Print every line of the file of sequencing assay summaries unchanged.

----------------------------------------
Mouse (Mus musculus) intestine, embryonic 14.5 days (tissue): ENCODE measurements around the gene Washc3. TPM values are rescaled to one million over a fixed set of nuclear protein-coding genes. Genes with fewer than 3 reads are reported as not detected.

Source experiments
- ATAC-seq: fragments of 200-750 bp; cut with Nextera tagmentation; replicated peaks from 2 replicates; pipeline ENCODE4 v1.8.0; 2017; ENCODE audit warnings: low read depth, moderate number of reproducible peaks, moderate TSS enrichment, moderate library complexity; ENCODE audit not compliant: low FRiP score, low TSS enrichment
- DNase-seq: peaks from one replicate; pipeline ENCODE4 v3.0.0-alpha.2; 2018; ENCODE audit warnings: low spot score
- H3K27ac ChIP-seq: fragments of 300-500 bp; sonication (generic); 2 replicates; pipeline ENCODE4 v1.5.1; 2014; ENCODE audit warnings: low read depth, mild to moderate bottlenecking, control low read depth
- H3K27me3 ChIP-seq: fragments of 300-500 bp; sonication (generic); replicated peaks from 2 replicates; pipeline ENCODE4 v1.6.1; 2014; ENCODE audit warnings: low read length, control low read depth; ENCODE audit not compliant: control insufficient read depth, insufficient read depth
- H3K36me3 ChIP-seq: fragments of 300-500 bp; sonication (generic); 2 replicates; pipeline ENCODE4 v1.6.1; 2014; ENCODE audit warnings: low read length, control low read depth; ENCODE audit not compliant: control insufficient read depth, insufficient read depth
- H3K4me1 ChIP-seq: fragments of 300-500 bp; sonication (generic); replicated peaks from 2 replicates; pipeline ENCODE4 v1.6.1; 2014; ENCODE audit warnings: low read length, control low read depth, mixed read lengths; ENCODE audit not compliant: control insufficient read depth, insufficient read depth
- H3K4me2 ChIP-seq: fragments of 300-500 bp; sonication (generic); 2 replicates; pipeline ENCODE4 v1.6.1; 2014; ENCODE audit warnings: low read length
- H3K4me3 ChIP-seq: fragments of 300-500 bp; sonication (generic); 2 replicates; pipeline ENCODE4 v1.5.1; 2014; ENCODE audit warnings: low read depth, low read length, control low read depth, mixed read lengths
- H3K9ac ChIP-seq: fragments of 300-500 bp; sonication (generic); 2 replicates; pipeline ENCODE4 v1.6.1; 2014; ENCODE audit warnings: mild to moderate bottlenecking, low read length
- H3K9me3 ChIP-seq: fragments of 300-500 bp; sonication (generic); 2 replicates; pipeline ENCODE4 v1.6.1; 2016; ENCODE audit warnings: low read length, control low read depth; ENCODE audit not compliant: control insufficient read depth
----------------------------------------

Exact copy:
Mouse (Mus musculus) intestine, embryonic 14.5 days (tissue): ENCODE measurements around the gene Washc3. TPM values are rescaled to one million over a fixed set of nuclear protein-coding genes. Genes with fewer than 3 reads are reported as not detected.

Source experiments
- ATAC-seq: fragments of 200-750 bp; cut with Nextera tagmentation; replicated peaks from 2 replicates; pipeline ENCODE4 v1.8.0; 2017; ENCODE audit warnings: low read depth, moderate number of reproducible peaks, moderate TSS enrichment, moderate library complexity; ENCODE audit not compliant: low FRiP score, low TSS enrichment
- DNase-seq: peaks from one replicate; pipeline ENCODE4 v3.0.0-alpha.2; 2018; ENCODE audit warnings: low spot score
- H3K27ac ChIP-seq: fragments of 300-500 bp; sonication (generic); 2 replicates; pipeline ENCODE4 v1.5.1; 2014; ENCODE audit warnings: low read depth, mild to moderate bottlenecking, control low read depth
- H3K27me3 ChIP-seq: fragments of 300-500 bp; sonication (generic); replicated peaks from 2 replicates; pipeline ENCODE4 v1.6.1; 2014; ENCODE audit warnings: low read length, control low read depth; ENCODE audit not compliant: control insufficient read depth, insufficient read depth
- H3K36me3 ChIP-seq: fragments of 300-500 bp; sonication (generic); 2 replicates; pipeline ENCODE4 v1.6.1; 2014; ENCODE audit warnings: low read length, control low read depth; ENCODE audit not compliant: control insufficient read depth, insufficient read depth
- H3K4me1 ChIP-seq: fragments of 300-500 bp; sonication (generic); replicated peaks from 2 replicates; pipeline ENCODE4 v1.6.1; 2014; ENCODE audit warnings: low read length, control low read depth, mixed read lengths; ENCODE audit not compliant: control insufficient read depth, insufficient read depth
- H3K4me2 ChIP-seq: fragments of 300-500 bp; sonication (generic); 2 replicates; pipeline ENCODE4 v1.6.1; 2014; ENCODE audit warnings: low read length
- H3K4me3 ChIP-seq: fragments of 300-500 bp; sonication (generic); 2 replicates; pipeline ENCODE4 v1.5.1; 2014; ENCODE audit warnings: low read depth, low read length, control low read depth, mixed read lengths
- H3K9ac ChIP-seq: fragments of 300-500 bp; sonication (generic); 2 replicates; pipeline ENCODE4 v1.6.1; 2014; ENCODE audit warnings: mild to moderate bottlenecking, low read length
- H3K9me3 ChIP-seq: fragments of 300-500 bp; sonication (generic); 2 replicates; pipeline ENCODE4 v1.6.1; 2016; ENCODE audit warnings: low read length, control low read depth; ENCODE audit not compliant: control insufficient read depth